Thursday, March 23, 2006

The Fish Gods of Gbaota

Almost three hours out of Monrovia, on the highway to Gbarnga, there is a little town with an infamous river running through it. One part of the river is used for bathing and washing clothes, and another part is full of giant catfish that have lived there unmolested since the olden days. They come to the surface in a wild thrashing frenzy if you throw pieces of bread in the water. During the civil war, I am told, when there was no food and people were so hungry that they ate rats, lizards, and even other human beings, no one even considered catching the fish of Gbaota.

Legend has it that long ago, before the war, people used to bring their problems to the fish. After such visits, which were made in consultation with certain gifted people from the town, all sorts of requests would be granted. Even women who went there with infertility problems would finally bear children. But anyone who dared to eat the fish would fall into misfortune and ill health, and die.

Town Chief Harrison Cooper says once a group of people began fishing there, claiming that as Christians, no harm would come to them if they ate the fish. “They saw for themselves,” Cooper added with a shrug, “and they stopped eating the fish."

There are other tales regarding the fish of Gbaota River. For one, they say any other fish that enters their space turns up dead, and that any Gbaota catfish who crosses a certain boundary in the river cannot turn back; it loses its power and becomes safe to eat.

The Town Chief warned that my taking photographs of them would prove useless. “Plenty people try to take their picture,” he said, “but the pictures never come out.” With that in mind, I had an eerie feeling all the way back to Monrovia. Would my digital photos disappear? Paranoid, I kept checking on them. Would we be able to see the fish in the photos? Would my photo of the three young Gbaota girls download as two old women with missing teeth and one with long flat breasts? Would the fish gods of Gbaota let me tell their story??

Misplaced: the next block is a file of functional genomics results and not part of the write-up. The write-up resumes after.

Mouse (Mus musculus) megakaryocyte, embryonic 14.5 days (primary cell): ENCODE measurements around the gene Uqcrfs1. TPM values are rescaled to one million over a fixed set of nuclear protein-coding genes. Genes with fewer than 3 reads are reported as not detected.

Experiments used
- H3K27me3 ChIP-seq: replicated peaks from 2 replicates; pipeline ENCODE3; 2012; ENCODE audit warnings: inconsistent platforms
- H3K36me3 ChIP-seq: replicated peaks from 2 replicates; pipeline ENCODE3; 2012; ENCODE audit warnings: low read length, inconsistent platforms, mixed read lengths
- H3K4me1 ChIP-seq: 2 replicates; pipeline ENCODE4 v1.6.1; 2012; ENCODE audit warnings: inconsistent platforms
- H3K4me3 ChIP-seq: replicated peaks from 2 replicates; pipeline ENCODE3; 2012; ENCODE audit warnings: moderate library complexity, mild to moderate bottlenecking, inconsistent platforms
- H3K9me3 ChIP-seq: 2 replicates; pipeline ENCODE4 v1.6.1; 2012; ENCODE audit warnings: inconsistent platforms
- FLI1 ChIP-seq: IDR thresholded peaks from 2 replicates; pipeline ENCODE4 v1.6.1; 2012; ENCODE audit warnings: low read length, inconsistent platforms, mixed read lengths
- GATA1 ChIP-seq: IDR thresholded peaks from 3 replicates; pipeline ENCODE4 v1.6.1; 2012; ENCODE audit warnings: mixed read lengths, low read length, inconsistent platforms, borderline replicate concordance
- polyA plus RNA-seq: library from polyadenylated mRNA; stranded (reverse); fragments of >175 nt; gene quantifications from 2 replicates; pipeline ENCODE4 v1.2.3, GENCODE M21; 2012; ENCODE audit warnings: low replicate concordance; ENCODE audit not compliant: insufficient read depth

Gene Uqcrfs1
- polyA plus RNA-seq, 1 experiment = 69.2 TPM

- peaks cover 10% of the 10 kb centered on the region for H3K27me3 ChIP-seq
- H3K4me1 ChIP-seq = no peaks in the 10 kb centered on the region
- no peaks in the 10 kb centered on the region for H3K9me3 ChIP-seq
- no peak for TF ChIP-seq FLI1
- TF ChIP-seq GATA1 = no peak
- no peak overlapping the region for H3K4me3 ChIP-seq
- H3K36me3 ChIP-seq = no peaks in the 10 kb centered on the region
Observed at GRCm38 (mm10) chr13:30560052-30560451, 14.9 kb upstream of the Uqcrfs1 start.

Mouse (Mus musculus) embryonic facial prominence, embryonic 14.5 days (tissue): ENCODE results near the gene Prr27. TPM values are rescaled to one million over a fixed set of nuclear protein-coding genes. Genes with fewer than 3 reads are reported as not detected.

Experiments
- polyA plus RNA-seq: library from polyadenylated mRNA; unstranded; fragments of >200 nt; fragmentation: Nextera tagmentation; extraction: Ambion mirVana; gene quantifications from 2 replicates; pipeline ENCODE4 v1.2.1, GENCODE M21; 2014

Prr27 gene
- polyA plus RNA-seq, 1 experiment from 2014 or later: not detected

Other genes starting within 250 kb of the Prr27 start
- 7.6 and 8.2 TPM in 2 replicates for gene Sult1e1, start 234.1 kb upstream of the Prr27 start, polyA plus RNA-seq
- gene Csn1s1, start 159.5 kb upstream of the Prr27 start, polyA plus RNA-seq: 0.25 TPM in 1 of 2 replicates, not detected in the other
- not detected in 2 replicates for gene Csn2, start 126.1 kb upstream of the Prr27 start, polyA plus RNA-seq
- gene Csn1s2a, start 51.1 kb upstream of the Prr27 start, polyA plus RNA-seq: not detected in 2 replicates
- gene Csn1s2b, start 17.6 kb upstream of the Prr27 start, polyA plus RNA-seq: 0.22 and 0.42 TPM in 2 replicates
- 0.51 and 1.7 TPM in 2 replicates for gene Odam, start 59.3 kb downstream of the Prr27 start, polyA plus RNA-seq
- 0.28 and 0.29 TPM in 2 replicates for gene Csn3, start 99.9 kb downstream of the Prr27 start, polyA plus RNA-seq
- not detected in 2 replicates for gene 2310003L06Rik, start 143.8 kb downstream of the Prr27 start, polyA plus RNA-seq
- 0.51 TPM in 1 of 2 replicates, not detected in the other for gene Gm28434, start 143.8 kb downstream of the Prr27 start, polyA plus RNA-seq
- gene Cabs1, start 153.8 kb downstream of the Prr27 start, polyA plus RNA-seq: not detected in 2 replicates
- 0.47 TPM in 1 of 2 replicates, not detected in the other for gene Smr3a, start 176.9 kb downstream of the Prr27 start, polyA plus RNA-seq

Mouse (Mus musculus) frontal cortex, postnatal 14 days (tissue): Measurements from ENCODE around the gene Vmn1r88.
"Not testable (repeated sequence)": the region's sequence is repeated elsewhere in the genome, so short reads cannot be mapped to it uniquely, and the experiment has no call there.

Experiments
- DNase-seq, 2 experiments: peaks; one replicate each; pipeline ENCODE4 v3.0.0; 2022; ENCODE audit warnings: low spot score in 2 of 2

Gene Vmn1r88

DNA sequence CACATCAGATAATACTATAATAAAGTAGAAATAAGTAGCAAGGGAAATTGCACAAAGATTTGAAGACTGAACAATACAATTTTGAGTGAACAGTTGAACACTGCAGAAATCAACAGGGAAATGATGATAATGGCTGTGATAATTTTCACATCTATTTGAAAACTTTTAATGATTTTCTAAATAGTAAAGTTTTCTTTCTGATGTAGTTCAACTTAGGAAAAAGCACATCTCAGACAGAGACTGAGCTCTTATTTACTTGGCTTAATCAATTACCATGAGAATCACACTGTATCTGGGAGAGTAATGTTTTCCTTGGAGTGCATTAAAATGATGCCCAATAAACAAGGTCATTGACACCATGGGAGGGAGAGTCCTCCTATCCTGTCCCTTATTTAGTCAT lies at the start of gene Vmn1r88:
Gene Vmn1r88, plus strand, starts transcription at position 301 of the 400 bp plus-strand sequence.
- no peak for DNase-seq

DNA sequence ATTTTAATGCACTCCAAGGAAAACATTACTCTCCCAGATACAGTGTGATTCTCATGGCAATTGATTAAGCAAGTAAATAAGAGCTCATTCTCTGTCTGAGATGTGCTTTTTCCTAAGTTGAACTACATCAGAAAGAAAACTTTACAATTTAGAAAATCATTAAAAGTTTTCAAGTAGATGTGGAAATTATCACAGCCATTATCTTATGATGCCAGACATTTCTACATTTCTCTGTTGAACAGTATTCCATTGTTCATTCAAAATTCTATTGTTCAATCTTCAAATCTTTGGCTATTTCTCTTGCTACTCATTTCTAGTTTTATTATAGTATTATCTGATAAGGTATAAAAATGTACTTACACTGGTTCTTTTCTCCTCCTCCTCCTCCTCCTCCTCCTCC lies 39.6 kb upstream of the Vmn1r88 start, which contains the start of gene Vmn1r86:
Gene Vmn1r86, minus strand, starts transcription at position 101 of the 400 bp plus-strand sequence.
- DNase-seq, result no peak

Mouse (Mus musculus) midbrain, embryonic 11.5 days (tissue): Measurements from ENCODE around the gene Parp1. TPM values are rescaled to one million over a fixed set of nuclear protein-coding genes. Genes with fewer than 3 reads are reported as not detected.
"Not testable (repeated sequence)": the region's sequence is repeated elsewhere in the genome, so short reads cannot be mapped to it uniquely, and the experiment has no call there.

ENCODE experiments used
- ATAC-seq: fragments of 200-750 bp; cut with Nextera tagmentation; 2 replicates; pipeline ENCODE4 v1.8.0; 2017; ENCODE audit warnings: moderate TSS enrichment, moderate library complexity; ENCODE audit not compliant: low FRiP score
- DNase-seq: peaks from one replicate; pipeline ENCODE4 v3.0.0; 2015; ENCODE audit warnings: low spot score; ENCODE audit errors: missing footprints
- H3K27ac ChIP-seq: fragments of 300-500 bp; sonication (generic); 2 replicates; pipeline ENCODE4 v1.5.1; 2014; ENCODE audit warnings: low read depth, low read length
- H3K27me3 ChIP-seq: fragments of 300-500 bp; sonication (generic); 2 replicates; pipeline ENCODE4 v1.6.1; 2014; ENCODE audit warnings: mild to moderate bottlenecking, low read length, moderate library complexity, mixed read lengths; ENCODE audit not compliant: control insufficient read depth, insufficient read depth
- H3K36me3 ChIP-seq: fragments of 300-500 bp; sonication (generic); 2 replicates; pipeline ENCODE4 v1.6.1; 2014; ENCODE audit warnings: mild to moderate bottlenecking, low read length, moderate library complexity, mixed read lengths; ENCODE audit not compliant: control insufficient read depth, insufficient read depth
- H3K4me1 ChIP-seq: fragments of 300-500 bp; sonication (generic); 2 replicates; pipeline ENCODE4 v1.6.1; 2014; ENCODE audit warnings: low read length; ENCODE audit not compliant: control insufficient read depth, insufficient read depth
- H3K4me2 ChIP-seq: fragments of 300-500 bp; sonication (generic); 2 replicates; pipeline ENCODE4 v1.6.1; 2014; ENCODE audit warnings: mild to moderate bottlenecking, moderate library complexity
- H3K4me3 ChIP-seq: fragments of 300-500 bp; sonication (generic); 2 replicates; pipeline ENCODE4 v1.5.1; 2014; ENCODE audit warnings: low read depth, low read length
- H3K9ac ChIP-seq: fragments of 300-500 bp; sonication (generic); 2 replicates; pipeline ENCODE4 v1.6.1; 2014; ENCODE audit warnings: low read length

(Well, here they are! Apparently the fish appreciated the Fanti bread I threw in. However, if the blog starts to act up we'll all know why.)


Kieran said...

I can't actually the see the fish - perhaps it has vanished since you uploaded it (:

Strange, even despite the tales surrounding them, that nobody ate the fish during the civil war.

I was wondering, also, what your thoughts are on the capture and impending trial of Charles Taylor - do you think it will help Liberia or stir things up?

elle* said...

Kieran, look more closely - Those dark bumps on top of the water are the fish!

And on Taylor...we'll just have to wait and see what comes out in his trial. I can tell you though, most of us are not waiting with bated breath. He left for the sake of peace, and we are now concerned with the clear and present dangers that are here with us.

Anonymous said...

It's quite funny that the villagers think the fish embody some mysterious power. Liberian culture (educated or not) are full of myths and superstitions which are mostly unfounded.

As with Charles Taylor, I doubt he will ever walk the earth as a free man again. His arrest and trial definitely sends a powerful message to other African despots that the world is watching their uncivilized behavior and there will be a price to pay. As a man of African heritage, I'm embarrassed by the brutish behavior of African male leaders.

Taylor is an evil guy and he’ll die in prison.

elle* said...

#1 - Some of these "myths and superstitions" are in fact not myths and superstitions. I can say this because I have seen strange things with my own eyes.

#2 - My opinion is that if Taylor is to be tried it should be for things people say he did in Liberia, not for allegedly supporting the Sierra Leone war. I can think of other leaders who right about now are causing havoc in other countries and proving themselves more brutish than any African I know.

coop2007 said...

No matter what, I would not want to eat the catfish from Gbaota River. I was able to see the fish captured on your camera. Great job.

As for Taylor, he ruined our country. I wish he never sees daylight again.

Nico Jah said...

seven years on and this myth persists. it was the first of such stories shown to me on a trip down the same road. they also told me the fotos wouldnt come out, which was pure nonsense. i think the state of liberia's digital cameras might speak to that... lol. as to why they wont eat the fish? i can only imagine somebody died after eating the fish...